Example 1: You volunteered at an orphanage and played with the kids there once a week for an hour. Relevant to your career in fundraising? No. You didn’t do any fundraising. Include it under “Volunteer experience.”

Example 2: You volunteered at an orphanage and played with the kids there once a week for an hour. You also chaired their fundraising drive to raise $2,000 for kitchen repairs and modernization. Relevant to your career in fundraising? Absolutely. Include it under “Professional experience.” This brings up a good point. If you are currently experiencing a gap in your employment or you see one coming up on the horizon, make sure to find something to fill that gap that keeps you connected to your career and using the skills you need to keep sharp. Find a way to volunteer using your professional skill set, take classes, or earn an advanced degree or certificate.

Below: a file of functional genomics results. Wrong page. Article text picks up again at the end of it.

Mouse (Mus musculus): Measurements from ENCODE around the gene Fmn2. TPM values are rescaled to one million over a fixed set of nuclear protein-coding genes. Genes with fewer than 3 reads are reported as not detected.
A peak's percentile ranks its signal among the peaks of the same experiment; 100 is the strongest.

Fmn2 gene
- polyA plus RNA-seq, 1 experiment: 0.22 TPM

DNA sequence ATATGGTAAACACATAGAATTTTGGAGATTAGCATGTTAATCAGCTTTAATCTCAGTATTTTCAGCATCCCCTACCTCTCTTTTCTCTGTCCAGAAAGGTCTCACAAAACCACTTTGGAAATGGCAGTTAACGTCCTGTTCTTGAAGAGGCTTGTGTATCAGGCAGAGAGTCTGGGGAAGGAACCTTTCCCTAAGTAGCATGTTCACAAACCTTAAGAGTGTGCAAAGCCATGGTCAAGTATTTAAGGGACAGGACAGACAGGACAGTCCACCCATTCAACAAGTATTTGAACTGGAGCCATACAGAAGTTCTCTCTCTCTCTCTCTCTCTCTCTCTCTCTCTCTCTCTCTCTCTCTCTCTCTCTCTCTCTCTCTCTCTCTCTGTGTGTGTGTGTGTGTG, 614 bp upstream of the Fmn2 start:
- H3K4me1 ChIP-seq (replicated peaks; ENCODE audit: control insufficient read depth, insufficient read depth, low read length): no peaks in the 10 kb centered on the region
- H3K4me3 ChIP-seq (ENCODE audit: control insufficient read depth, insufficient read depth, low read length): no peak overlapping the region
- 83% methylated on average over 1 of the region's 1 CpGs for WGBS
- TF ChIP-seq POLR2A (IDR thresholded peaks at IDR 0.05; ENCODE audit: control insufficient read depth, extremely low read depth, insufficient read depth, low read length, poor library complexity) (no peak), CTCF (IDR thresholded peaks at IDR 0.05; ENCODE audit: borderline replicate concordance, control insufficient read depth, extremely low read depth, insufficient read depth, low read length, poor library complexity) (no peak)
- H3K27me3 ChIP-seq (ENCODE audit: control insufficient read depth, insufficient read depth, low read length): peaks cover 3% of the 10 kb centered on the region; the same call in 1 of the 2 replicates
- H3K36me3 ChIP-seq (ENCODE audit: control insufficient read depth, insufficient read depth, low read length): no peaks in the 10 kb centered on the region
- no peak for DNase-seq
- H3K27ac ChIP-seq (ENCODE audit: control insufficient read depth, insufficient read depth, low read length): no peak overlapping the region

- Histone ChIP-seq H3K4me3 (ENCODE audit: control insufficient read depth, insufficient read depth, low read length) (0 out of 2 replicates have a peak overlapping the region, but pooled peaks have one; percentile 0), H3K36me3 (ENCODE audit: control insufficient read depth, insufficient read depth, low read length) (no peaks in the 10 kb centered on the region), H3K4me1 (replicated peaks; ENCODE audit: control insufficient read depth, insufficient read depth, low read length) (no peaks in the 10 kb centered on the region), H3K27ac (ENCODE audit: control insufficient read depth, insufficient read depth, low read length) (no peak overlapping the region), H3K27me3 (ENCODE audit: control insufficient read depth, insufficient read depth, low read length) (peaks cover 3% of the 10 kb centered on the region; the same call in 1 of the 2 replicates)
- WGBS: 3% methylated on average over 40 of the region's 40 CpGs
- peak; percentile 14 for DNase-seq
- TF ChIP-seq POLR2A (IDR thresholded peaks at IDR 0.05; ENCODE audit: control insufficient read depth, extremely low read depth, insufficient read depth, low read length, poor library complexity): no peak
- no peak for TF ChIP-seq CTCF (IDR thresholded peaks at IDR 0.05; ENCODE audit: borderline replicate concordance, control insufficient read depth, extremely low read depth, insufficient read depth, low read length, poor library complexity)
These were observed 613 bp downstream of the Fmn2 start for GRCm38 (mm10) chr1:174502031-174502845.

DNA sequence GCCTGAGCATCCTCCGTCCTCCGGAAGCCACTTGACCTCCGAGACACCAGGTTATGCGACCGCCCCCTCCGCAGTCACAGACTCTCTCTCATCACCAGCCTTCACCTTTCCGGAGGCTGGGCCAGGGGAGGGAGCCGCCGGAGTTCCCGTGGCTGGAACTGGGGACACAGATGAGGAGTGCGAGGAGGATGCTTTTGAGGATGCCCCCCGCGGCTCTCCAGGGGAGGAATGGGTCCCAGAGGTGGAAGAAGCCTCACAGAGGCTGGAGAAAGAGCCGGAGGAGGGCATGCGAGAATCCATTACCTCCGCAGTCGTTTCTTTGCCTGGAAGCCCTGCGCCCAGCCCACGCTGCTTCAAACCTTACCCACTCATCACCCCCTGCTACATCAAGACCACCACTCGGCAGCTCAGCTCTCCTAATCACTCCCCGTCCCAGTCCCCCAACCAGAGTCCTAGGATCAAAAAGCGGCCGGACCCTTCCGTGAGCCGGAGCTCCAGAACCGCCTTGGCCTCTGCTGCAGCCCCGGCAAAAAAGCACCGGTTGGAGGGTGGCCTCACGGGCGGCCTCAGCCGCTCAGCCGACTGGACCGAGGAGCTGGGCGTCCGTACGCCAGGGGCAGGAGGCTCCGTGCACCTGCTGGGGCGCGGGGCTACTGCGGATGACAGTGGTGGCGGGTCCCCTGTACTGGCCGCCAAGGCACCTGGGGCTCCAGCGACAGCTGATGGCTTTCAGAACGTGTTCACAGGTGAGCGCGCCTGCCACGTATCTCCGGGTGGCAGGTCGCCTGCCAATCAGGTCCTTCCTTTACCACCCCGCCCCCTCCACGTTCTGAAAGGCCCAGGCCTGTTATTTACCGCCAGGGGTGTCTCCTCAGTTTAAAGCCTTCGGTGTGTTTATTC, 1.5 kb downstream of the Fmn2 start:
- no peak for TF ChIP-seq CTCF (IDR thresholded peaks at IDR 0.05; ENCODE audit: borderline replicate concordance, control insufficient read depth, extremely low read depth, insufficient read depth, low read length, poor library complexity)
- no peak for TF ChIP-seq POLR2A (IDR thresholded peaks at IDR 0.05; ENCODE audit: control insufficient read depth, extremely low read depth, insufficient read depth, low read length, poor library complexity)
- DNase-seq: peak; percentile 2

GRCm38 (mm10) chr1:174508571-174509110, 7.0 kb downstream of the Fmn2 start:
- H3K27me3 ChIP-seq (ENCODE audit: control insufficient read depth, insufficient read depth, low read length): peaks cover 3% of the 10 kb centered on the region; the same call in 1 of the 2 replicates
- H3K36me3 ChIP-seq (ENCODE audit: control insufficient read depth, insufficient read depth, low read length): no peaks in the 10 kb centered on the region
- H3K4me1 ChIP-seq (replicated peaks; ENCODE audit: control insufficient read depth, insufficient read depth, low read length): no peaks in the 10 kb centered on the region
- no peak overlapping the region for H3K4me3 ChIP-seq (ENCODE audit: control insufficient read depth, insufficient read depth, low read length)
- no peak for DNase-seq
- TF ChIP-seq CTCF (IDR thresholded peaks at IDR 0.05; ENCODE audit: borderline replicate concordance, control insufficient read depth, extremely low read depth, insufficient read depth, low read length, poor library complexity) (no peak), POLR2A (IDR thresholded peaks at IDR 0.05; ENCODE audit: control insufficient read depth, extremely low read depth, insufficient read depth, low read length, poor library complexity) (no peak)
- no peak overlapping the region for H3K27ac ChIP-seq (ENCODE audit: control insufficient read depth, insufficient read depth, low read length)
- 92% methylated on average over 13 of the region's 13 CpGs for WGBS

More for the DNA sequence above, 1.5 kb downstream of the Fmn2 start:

Explain the gap in your cover letter
​​Your resume doesn’t give you much room for explaining. For example, “I left my fundraising job at the American Cancer Society to follow my husband overseas” isn’t going to make a nice bullet on your resume. But you can dedicate one paragraph of your cover letter to addressing this gap. This helps your employer understand the gap in your resume and ensures that they don’t dismiss you because you have an unexplained gap on your resume. It’s best if you can make the gap a positive instead of a negative. Addressing what you did during your gap in employment that will benefit your employer is an extremely effective strategy.